Photo:
Dan Richardson is part of a trial using tap-and-go and phone payment platforms. “They might need to latch on to the idea.”Luke Fuller from Quest, the company enabling the tap-and-go component of the trial, said while many businesses were thriving with the shift to digital payments, there were pockets of society that had been left behind.”The busking community is one of them,” he said.”This program is about levelling the playing field for buskers and giving them every opportunity to continue doing what they love — entertaining.” (Supplied: Socialise Photo)
Before the trial she had been investigating alternate payment systems, and even considered buying a portable payment device designed for charities.But that required an investment of $800.She’s hoping the combination of a tap-and-go system and the QR code linked to Alipay will help generate more income.”I’m hoping that people are going to donate a lot, but I guess we’ll see,” she said. The pilot program will run for up to six weeks in order to get feedback from buskers, who will pay a 1 per cent fee on every transaction. The days of buskers laying out an empty guitar case or a battered hat in the hope of attracting some spare change could be numbered. “So I don’t think the barriers have been too huge but I think it’s the start.”It’s the tip of the iceberg and at some point in the future I think there’ll be less and less cash going around.”‘I guess we’ll see’Jessica Page has been busking for 17 years and said she had seen a significant decline in revenue, particularly among younger people in the CBD.She said she now made about 20 per cent of what she used to from busking in the city.”At the moment it’s the worst it’s ever been,” she told ABC Darwin’s Liz Trevaskis.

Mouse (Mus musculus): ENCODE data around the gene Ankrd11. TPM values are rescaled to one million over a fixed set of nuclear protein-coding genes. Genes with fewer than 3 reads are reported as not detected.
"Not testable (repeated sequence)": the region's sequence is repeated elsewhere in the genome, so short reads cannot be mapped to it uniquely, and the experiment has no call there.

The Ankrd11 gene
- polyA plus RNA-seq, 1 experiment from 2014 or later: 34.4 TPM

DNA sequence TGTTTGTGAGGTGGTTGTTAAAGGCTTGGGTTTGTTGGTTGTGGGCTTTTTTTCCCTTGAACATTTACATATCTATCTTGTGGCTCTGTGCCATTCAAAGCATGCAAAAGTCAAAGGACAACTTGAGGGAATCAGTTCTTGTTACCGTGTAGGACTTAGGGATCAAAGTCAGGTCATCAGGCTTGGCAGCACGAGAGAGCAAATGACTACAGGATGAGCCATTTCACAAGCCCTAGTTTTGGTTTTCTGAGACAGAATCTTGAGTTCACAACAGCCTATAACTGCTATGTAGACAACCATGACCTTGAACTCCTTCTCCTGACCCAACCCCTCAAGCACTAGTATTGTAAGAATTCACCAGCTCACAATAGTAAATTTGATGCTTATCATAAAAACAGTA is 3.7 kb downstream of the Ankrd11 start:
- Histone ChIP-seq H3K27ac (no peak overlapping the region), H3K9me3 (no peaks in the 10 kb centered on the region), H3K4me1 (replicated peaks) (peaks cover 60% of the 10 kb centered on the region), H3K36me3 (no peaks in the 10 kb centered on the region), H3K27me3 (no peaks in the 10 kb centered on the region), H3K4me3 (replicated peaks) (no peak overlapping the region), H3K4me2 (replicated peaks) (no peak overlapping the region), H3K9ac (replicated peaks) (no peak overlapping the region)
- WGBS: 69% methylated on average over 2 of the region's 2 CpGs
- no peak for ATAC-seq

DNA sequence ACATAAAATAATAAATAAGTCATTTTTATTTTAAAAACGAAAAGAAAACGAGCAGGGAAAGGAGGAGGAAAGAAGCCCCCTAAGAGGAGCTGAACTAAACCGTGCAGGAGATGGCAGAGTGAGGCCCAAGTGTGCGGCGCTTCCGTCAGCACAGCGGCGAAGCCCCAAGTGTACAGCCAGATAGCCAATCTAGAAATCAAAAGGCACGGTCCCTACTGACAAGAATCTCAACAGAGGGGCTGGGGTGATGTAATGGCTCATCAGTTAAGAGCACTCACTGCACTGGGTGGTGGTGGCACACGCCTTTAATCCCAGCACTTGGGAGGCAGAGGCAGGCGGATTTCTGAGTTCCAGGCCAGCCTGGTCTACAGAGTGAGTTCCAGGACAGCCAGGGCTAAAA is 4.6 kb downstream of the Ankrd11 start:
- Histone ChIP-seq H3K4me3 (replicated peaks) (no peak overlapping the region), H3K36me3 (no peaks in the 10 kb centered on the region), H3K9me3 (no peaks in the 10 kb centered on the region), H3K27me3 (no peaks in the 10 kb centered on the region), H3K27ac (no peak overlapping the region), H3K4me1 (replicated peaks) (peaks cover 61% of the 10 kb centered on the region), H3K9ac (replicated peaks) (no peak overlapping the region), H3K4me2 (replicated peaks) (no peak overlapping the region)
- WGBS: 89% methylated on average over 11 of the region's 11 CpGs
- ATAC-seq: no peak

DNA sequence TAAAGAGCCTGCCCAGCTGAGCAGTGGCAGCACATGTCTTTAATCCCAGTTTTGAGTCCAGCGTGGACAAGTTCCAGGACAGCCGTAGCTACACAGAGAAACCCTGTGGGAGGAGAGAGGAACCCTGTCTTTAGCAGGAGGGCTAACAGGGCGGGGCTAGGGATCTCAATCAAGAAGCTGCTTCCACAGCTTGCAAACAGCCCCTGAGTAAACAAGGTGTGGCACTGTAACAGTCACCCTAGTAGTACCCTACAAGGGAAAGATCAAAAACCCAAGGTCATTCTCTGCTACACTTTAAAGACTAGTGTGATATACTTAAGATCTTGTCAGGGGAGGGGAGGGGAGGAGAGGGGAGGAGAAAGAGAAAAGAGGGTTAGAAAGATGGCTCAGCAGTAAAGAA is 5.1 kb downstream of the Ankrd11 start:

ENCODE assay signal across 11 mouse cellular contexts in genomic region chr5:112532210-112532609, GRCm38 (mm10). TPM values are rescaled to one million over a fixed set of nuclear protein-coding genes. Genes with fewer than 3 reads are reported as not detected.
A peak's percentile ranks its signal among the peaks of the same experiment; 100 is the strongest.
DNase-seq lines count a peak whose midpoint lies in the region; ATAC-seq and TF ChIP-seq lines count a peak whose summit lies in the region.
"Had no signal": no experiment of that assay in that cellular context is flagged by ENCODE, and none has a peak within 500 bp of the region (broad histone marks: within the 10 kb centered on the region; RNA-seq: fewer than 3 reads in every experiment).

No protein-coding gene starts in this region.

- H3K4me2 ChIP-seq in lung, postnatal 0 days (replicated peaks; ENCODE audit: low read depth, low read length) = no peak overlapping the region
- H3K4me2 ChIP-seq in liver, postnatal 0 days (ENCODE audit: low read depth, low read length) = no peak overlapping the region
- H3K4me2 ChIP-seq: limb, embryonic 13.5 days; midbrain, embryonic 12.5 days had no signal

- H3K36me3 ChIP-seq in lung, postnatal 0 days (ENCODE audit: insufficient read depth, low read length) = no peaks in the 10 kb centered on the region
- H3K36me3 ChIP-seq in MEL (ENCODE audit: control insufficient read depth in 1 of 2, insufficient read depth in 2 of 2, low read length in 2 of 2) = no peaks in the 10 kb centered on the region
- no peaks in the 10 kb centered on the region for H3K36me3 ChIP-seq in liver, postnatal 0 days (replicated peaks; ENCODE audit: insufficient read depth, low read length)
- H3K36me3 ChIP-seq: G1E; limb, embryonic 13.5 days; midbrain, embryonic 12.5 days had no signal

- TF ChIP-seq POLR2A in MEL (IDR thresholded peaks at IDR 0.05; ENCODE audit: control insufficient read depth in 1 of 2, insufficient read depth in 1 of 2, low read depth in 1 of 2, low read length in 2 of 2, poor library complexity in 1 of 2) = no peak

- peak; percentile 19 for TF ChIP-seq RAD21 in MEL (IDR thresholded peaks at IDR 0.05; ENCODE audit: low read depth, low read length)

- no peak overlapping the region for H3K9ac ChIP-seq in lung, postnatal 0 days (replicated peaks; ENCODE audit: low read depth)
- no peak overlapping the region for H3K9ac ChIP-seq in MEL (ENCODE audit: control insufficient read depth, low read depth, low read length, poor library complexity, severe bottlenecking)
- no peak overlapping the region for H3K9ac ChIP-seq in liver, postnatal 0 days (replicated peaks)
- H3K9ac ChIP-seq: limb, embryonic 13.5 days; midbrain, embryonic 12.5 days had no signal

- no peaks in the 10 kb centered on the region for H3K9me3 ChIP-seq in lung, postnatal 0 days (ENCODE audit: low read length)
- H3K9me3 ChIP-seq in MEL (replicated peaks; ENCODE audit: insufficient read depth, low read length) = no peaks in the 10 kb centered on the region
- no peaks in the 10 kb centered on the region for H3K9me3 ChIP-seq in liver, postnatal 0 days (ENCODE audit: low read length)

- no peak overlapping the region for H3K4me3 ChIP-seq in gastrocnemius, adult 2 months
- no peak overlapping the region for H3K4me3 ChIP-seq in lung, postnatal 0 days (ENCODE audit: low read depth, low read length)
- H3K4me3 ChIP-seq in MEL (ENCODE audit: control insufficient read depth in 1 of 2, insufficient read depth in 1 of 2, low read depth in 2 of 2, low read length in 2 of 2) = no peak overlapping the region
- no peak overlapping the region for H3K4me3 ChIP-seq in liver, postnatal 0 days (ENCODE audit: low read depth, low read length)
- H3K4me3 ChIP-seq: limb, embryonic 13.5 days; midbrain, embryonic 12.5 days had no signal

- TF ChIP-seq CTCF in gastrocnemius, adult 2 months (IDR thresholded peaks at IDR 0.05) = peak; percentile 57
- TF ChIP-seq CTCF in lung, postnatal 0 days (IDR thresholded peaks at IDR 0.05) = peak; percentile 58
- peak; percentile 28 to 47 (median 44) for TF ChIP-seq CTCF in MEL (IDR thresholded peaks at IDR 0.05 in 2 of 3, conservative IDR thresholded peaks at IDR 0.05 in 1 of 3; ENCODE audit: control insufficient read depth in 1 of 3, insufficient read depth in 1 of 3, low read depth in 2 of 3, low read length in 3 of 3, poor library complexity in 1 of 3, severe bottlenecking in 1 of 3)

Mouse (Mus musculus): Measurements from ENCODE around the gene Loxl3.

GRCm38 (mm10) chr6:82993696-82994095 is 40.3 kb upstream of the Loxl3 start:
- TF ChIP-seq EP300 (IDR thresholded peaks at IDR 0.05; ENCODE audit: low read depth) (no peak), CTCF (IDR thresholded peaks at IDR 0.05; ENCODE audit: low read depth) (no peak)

Crunching census data creates coded chocolate that’s a true taste of Sydney

(Supplied: Jenifer Lo) ABC Radio Sydney

By Harriet Tatham

Updated

July 28, 2018 10:28:01

Photo:
Jenifer Lo helped crunch census data and bring Sydney’s ancestries to people’s tastebuds.
“I think it’s so cool to have a physical representation of greater Sydney,” she said. For the past year, Sydney data visualiser Jack Zhao has worked with chocolatier Jenifer Lo to embed Sydney’s ancestries into small chocolate squares. The project, titled Not a Single Origin, began when Mr Zhao decided he wanted to use his skills to communicate across a different medium.”We’ve always worked with data; trying to use data to tell stories about people, about places, and we produced many projects that did this, but only on screens, mobile devices and on paper,” he said. (Supplied: Jenifer Lo) “There was a motivation to go beyond the pixels and use a different medium to communicate, to tell the stories about people of Australia using data.”

Photo:
The 12 chocolates were designed to tell a story about Sydney’s multicultural groups. Photo: